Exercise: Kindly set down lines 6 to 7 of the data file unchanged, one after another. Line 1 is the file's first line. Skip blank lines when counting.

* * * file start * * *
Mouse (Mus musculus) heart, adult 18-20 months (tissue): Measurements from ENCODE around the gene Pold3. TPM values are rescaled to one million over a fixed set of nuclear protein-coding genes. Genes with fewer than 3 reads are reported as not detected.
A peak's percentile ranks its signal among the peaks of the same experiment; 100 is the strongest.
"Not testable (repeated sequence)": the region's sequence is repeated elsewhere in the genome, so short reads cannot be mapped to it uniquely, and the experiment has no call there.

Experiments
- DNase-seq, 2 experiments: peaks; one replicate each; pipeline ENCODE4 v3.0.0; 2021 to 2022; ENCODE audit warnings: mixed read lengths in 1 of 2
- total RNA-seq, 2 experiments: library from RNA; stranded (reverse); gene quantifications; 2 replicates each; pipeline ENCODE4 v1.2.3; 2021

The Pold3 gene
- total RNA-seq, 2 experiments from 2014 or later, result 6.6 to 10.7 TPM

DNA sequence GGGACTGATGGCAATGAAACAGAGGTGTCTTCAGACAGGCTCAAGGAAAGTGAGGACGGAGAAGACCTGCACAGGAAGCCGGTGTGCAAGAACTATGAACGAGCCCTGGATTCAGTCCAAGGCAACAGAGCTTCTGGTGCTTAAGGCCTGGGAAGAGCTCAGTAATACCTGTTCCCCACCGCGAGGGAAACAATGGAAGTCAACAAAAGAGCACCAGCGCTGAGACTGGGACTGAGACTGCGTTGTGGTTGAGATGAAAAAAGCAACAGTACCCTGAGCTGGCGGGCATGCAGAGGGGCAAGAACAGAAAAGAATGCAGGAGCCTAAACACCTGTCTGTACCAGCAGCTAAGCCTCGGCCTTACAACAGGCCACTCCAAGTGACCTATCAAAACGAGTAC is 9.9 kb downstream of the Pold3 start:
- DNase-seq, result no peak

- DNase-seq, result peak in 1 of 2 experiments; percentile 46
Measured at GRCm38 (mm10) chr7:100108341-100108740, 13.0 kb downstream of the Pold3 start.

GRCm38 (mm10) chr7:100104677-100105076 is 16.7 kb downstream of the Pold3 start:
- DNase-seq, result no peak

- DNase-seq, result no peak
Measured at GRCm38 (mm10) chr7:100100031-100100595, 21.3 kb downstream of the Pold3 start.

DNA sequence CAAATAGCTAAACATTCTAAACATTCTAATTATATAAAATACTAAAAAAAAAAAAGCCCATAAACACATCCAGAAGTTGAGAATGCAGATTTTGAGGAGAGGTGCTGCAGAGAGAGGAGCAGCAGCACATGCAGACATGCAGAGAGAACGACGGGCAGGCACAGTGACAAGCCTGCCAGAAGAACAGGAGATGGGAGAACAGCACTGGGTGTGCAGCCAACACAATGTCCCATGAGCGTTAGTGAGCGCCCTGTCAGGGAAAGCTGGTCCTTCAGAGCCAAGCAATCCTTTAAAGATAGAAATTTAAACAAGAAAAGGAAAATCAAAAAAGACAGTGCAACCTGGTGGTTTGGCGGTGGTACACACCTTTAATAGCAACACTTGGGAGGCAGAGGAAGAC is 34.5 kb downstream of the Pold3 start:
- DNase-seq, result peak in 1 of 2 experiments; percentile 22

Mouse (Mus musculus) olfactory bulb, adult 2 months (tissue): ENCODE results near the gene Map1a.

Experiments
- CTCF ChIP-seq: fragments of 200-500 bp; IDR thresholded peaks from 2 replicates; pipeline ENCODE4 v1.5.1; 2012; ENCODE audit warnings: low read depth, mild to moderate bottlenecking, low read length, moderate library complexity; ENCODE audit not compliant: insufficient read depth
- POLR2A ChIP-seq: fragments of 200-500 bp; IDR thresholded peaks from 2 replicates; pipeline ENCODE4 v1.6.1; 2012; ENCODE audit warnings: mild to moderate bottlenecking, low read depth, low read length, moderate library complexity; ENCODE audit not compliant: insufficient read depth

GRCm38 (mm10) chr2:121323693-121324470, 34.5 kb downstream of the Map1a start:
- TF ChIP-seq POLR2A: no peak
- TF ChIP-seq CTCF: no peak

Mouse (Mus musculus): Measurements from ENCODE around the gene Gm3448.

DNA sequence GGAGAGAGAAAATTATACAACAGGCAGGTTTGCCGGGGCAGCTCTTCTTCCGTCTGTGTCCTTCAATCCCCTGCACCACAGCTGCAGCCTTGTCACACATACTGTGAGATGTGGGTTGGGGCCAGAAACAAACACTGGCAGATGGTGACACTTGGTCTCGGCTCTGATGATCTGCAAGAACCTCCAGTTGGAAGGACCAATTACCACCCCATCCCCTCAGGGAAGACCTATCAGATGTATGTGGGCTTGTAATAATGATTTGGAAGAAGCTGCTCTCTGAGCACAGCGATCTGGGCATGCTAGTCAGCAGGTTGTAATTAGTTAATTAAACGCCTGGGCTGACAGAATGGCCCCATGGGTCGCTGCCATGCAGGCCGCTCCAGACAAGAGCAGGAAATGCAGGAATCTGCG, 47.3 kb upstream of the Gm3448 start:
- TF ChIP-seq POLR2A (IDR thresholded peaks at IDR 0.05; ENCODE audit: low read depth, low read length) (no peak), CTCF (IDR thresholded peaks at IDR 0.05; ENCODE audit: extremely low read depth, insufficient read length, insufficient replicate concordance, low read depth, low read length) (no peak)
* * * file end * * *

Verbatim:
- total RNA-seq, 2 experiments: library from RNA; stranded (reverse); gene quantifications; 2 replicates each; pipeline ENCODE4 v1.2.3; 2021

The Pold3 gene